“The opportunities are numerous,” said Riseling. “Although we have not yet found a sufficient way to express it…we are one single community…seeking a way to survive the radical struggle of planet earth to sustain herself with us aboard. We must negotiate new solutions to community hardships, new ways of living in a time when we shall have fewer conventional resources and more challenges from the natural world.”

“Radically and quickly, you and I working together, can shift away from fossil fuel usage which causes wars and devastation to families and the environment and terrible pressures on public and private finances,” said Riseling, pointing out what has been done with funds available through the Economic Stimulus Package (American Reinvestment and Recovery Act) just this past year, citing the cost of retrofitting a town hall with solar voltaic panels and the energy and cost savings of doing so. “This is the kind of thing that every town should be doing.”

In 2007 the Sullivan County Legislator embarked upon the first step in its Green Visioning. The next step was to create a commission that would bring together not-for-profits in the green area to take a look at what could be done and how success could be achieved. Out of that commission bulk purchasing was realized and the county was able to save approximately $250,000.

DSC05459 As for the next step, Jonathan Rouis, Chairman of the Sullivan County Legislator explained, “We can work with SASD and private partners in creating solar farms and generate power that we intend to sell back to the grid…more importantly by creating a market for these systems and the panels we create an entire industry in and around Sullivan County that can be self-sustaining.”

In respect to creating a solar farm, they are currently looking at a county owned site next to the county landfill. They are also looking to partner with a private site in the Town of Thompson as well.

Also speaking for the county was Legislator and Chairman of the County Legislative Sustainable Policy Committee, Ron Hiatt.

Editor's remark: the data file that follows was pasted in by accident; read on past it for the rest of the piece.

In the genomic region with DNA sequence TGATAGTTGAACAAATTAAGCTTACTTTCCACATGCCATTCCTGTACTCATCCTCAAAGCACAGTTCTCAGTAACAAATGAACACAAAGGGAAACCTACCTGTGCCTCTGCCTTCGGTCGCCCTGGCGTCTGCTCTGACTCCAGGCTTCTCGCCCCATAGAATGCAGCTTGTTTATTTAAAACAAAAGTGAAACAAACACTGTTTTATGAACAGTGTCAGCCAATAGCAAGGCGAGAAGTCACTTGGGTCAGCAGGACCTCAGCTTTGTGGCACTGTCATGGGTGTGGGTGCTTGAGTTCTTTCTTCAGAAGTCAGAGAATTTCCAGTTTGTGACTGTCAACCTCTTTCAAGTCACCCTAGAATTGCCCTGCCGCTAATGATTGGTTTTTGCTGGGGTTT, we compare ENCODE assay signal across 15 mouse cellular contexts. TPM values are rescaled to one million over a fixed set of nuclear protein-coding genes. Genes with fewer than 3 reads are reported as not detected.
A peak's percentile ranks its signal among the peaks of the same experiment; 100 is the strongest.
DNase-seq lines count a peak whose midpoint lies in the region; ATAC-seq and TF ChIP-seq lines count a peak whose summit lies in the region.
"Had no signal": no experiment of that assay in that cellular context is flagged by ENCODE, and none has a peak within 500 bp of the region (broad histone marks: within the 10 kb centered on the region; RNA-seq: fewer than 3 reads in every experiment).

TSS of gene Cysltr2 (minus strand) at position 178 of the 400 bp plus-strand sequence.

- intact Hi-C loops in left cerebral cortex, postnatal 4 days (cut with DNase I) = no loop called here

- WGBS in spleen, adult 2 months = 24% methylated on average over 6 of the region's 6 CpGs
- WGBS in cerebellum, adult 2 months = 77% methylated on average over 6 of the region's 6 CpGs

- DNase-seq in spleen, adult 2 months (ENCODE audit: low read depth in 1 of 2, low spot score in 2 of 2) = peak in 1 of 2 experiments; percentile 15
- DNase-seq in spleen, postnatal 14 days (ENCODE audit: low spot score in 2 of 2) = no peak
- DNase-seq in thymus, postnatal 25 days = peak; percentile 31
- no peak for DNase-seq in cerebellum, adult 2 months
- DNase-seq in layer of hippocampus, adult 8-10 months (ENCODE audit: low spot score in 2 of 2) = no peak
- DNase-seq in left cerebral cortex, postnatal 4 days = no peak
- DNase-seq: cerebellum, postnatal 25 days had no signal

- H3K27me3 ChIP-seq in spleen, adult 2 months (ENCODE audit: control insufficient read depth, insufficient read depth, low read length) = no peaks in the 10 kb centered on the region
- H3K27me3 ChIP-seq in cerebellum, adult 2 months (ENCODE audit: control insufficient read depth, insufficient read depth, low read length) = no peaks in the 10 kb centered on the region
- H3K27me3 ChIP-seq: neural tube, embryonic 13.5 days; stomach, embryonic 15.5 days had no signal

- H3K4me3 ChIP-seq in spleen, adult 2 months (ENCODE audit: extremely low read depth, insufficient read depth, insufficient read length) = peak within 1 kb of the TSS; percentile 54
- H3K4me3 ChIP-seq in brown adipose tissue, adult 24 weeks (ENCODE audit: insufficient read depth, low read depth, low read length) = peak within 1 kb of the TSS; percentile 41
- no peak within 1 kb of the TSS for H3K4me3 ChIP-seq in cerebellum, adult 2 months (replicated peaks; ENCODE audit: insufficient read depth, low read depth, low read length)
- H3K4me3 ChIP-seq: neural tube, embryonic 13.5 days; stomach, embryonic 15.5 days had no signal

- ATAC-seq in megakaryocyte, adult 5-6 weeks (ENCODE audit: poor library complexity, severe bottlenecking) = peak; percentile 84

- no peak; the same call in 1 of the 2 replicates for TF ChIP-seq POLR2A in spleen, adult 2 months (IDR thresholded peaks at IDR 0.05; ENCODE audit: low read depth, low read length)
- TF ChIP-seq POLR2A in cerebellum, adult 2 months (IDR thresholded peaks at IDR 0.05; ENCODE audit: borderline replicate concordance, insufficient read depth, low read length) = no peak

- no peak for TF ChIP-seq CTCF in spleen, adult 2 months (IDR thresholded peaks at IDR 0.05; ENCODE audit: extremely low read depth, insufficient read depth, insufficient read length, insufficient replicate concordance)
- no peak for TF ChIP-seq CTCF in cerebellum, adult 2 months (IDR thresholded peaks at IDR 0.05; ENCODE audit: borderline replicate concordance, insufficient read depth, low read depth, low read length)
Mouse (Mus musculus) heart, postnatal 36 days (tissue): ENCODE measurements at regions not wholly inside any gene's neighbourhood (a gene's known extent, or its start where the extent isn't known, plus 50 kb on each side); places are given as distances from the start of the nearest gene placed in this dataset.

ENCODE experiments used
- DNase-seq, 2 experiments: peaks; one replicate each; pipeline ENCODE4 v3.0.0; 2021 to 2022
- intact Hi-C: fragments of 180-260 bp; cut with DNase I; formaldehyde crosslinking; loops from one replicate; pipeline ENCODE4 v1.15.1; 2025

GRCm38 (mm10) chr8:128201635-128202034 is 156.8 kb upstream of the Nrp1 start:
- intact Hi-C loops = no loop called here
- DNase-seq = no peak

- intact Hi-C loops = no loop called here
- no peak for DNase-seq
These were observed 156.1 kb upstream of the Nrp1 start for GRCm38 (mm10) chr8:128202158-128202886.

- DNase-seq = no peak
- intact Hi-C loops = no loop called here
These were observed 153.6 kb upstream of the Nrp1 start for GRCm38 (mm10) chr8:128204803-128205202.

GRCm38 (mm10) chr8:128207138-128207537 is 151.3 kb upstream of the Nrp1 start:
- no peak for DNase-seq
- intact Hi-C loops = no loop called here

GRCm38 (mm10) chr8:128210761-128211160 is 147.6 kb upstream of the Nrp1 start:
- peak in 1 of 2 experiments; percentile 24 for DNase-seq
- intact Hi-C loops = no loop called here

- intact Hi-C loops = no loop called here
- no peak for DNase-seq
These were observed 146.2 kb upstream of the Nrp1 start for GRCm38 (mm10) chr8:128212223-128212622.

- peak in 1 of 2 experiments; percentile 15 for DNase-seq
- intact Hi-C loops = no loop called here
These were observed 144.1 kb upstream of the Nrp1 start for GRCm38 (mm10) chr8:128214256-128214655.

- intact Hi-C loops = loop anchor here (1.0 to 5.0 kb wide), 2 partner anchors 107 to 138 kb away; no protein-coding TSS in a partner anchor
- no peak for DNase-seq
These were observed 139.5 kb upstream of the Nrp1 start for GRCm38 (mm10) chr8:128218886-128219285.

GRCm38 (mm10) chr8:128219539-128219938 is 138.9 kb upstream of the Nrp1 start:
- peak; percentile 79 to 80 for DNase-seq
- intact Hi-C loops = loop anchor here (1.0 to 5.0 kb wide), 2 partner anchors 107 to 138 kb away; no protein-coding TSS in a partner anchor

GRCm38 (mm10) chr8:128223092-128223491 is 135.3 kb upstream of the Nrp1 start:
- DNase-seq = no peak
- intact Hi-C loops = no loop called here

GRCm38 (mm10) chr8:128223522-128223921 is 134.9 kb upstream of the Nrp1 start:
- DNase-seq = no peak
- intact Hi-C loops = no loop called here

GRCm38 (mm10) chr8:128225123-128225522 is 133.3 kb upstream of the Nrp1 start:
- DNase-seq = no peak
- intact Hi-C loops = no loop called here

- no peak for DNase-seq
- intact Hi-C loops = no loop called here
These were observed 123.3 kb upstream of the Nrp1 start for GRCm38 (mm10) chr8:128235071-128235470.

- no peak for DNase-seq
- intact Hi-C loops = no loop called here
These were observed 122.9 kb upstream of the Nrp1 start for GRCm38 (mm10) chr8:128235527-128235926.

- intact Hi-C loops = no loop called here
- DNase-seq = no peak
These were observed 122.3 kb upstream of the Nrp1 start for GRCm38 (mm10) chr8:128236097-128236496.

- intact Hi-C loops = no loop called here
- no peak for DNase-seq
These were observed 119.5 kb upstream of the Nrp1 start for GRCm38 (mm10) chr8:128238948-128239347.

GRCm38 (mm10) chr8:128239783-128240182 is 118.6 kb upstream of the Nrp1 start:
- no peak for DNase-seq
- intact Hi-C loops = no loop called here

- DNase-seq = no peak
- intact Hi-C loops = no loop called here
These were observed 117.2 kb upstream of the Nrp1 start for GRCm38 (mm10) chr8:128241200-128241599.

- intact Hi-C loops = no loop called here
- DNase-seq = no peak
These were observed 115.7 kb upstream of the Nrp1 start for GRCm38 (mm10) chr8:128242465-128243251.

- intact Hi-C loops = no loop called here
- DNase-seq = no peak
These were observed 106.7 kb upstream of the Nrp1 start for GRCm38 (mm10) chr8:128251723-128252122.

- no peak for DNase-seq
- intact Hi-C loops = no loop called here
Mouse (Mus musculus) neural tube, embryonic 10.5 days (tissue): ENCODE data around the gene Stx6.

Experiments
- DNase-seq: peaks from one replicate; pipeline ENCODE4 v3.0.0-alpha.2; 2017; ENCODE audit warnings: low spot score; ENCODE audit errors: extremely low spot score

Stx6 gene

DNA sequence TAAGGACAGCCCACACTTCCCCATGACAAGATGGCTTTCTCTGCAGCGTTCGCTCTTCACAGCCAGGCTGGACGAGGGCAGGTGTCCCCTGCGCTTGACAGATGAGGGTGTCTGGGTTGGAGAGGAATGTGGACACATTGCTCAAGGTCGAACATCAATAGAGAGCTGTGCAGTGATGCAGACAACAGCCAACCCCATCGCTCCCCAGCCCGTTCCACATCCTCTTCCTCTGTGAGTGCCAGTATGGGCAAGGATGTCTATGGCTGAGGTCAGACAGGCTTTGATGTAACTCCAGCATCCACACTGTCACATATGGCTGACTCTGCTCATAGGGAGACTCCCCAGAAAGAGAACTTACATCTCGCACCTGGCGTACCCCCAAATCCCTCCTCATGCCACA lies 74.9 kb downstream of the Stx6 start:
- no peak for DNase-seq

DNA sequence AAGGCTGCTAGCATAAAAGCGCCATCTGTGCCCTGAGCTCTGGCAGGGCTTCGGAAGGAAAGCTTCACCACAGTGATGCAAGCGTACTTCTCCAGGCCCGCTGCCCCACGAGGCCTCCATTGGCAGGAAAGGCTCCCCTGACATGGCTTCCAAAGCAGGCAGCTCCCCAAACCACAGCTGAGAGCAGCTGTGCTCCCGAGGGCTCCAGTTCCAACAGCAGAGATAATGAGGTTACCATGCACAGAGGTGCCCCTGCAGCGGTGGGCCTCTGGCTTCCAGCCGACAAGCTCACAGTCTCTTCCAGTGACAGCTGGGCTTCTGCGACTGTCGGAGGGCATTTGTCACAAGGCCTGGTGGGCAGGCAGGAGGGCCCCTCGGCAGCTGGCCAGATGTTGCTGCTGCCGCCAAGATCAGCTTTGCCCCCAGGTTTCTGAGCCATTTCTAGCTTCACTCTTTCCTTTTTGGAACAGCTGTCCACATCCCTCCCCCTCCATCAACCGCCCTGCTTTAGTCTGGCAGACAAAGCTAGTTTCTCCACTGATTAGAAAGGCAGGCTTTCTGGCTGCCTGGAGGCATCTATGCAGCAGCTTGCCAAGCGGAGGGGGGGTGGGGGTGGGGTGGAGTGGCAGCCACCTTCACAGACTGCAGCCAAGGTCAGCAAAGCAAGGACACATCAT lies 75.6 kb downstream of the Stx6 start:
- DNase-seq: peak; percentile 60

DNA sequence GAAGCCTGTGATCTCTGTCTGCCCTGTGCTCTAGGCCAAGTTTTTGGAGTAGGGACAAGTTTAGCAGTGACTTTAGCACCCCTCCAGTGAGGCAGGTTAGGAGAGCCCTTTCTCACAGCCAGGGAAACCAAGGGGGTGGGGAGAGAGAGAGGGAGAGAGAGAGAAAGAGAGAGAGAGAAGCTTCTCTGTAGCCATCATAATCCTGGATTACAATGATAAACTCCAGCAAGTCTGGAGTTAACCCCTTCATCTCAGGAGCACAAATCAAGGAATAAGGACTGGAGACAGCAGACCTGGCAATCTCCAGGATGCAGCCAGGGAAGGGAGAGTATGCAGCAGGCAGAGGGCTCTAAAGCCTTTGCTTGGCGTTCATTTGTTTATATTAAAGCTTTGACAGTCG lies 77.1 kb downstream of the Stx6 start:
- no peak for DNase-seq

DSC05471 “Something else that has pulled us along is the economy,” said Hiatt. “We are concerned to save money in any way we can, so there is a double interest…We had several hearings last year to see how we could conserve. But we could see that there was so much potential in sustainability and this whole effort that we decided…what we needed to do was to have a sub-committee [devoted to the topic of sustainability]…SASD was the ‘voice in the wilderness,’ they are the ones who told us all along that these are the things we need to do…We look for their input, their suggestion, to guide us and to let us know what there is that we can do.”

Also speaking at the meeting was Tim Shera of Sullivan County Transition Towns who explained a bit about Transition Towns and what Peak Oil depletion can mean to future generations.

J.J. Pervasi spoke about the plans for Sackett Solar Farm.

“Last year, in October, I started a company called Upstate Planning. The mission was to be a development vehicle for sustainable energy building projects with a focus on job creation for Sullivan County,” said Pervasi. “New structures can be more efficient that there past counterparts. What we hope to do is help produce a very efficient and repeatable design for what we call distributive generation, so that we can distribute projects all over the county.”

DSC05442 After the speakers gave their presentations a brief recess was held during which refreshments were served, then it was time for the presenters to answer questions from the audience.

Questions concerning local control of energy and how much support there is from the government were among those asked.

“I think everybody was pretty much caught up in local control of electric power,” said Tim Shera.

For those who are interested in visiting SASD, they now have an office in the Sullivan County Government Center building at 100 North Street in Monticello. Their office hours are Tuesdays and Thursdays or by appointment. The Government Center phone number is 845-807-0578. SASD can also be reached by calling their office in Callicoon Center at 845-887-4764.